Subject: French Creams
Date: 5/26/2021, 11:17 AM
On 5/25/2021 9:01 PM, Kay wrote:
am trying to get the receipe for
French Creams like the ones Brach’s made.
Kay, Thank you!
Well, I have looked for French Creams recipes several times, mostly quite a few years ago,
and I found today that most of the links that I found then are out-of-date and broken now,
so this will be an update of what I can find on the web.
When you ask for a recipe "like Brach's made", I'm afraid that I cannot help you. Unless a
recipe specifically says "these are just like Brach's made", then I would have no way of
telling whether they are like Brach's or not. I vaguely remember having them many years ago
at parties and family holidays, but I couldn't look at a recipe and say "those are just like
Brach's." I suppose you mean candies that looked like this:
Be that as it may, the only recipes that I can find for making French Creams are the same
recipes that I found in 2003. The first one is on this site:Old Fashioned French Creams.
I have no idea if they taste the same as Brach's. and if you want them to look the same,
you'll have to find some molds or hand mold them. I am also posting that recipe below, just
in case that website vanishes as so many others have. The second recipe below is one that has
vanished from the web. I was, however able to retrieve it from 2013 with the "wayback machine."
You'll have to add flavorings of your choice to either of these recipes.
You can buy French Creams at several places on the web. They look right, but do they taste the
Vermont Country Store
Old Fashioned French Creams
Old Fashioned French Creams
4 c. granulated sugar
1 c. water
few drops food coloring (optional)
few drops mint extract or other candy flavoring extract (optional)
In a large saucepan (candy will bubble up to five times it's original size when cooking)
cook sugar and water over medium heat. Stir occasionally until it starts to boil, then
reduce heat slightly and allow to boil with minimal stirring for about ten minutes.
After about 7 or 8 minutes, start dripping some of the sugar into a glass of very cold water.
If it strings and holds together in the bottom of the glass in a soft little blob, it's ready
(if it strings and cracks like a lollipop - you probably cooked it too long). I also did the
spoon rubbing test from this recipe, and that worked too.
Remove from the heat and stir in coloring. Place in stand mixer with paddle attachment and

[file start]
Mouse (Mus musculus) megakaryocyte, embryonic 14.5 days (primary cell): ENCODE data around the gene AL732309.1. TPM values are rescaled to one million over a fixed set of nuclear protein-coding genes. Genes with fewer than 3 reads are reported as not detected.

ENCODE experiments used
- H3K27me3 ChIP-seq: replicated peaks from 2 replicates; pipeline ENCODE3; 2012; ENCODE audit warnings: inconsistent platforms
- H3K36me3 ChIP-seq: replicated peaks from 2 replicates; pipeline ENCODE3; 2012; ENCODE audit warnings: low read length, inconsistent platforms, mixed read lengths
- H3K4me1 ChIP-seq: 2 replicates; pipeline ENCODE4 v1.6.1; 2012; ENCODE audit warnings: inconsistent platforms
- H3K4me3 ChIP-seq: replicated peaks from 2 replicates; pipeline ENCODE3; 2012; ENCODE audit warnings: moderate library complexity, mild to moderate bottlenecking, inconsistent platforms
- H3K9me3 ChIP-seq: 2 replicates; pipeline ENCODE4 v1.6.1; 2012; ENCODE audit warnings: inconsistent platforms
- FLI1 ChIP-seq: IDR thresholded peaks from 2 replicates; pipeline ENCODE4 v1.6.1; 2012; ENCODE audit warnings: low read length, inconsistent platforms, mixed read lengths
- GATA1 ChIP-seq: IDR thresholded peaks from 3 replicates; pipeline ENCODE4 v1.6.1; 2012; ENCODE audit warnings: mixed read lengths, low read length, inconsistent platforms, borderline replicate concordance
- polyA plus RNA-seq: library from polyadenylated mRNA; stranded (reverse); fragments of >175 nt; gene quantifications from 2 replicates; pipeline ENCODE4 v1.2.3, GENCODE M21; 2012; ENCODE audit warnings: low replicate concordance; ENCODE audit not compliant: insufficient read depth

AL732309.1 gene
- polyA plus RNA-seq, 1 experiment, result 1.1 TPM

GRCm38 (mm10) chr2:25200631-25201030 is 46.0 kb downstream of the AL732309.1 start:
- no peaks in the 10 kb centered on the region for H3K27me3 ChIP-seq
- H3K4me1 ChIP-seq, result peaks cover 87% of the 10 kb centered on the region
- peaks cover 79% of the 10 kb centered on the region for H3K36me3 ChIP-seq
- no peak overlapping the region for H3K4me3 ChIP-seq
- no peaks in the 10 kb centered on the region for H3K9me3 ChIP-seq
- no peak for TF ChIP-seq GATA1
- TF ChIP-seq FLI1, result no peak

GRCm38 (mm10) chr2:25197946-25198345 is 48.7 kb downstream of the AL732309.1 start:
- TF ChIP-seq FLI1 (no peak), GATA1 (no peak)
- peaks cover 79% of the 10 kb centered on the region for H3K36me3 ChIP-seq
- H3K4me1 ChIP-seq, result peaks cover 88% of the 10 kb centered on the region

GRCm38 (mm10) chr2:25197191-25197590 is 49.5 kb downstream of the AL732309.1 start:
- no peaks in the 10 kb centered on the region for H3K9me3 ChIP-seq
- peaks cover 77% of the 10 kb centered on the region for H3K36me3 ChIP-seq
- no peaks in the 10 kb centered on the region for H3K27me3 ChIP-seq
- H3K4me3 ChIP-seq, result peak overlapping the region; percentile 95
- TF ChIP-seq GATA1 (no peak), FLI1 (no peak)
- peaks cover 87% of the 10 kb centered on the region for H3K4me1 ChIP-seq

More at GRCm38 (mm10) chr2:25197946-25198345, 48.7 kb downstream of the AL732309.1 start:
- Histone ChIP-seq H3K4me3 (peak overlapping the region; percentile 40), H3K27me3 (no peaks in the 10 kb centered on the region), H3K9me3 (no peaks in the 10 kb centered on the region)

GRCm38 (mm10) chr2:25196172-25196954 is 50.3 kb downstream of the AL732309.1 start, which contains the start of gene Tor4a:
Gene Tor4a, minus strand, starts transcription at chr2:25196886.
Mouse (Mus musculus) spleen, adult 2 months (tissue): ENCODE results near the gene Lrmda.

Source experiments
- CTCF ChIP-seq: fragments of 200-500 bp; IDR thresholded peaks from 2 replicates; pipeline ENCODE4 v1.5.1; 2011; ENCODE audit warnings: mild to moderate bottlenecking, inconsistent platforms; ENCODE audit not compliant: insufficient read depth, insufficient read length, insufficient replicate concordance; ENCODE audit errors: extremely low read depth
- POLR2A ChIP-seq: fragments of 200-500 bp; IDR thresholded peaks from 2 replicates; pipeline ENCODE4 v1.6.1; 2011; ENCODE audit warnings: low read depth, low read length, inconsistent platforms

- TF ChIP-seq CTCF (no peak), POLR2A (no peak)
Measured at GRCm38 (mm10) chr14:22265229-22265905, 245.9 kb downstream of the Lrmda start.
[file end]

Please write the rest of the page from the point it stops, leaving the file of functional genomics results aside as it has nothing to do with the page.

start it off on low (unless you want a shower of white hot sugar syrup). Increase speed
slightly after a minute or two, and it should go from clear to opaque. Increase a little more
after the candy goes opaque and soon it will crystallize and get like dough. Add your flavoring.
Mix until it is able to be picked up without burning yourself and press it into candy molds,
or roll into logs and slice. You need to work fairly fast, but I messed with it for about
15 minutes before it became too brittle to shape. I guess you can re-heat it to work it more,
but I didn't try that.
French Cream Candy:
Put four cupfuls of white sugar and one cupful of water into a bright tin pan on the range and
let it boil without stirring for ten minutes. If it looks somewhat thick, test it by letting
some drop from the spoon, and if it threads, remove the pan to the table. Take out a small
spoonful, and rub it against the side of a cake bowl; if it becomes creamy, and will roll into
a ball between the fingers, pour the whole into the bowl. When cool enough to bear your finger
in it, take it in your lap, stir or beat it with a large spoon, or pudding-stick. It will soon
begin to look like cream, and then grow stiffer until you find it necessary to take your hands
and work it like bread dough. If it is not boiled enough to cream, set it back upon the range
and let it remain one or two minutes, or as long as is necessary, taking care not to cook it
too much. Add the flavoring as soon as it begins to cool. This is the foundation of all French
creams. It can be made into rolls, and sliced off, or packed in plates and cut into small cubes,
or made into any shape imitating French candies. A pretty form is made by coloring some of the
cream pink, taking a piece about as large as a hazel nut, and crowding an almond meat half way
into one side, till it looks like a bursting kernel. In working, should the cream get too cold,
warm it. To be successful in making this cream, several points are to be remembered; when the
boiled sugar is cool enough to beat, if it looks rough and has turned to sugar, it is because
it has been boiled too much, or has been stirred. If, after it is beaten, it does not look like
lard or thick cream, and is sandy or sugary instead, it is because you did not let it get cool
enough before beating. It is not boiled enough if it does not harden so as to work like dough,
and should not stick to the hands; in this case put it back into the pan with an ounce of hot
water, and cook over just enough, by testing in water as above. After it is turned into the
bowl to cool, it should look clear as jelly. Practice and patience will make perfect.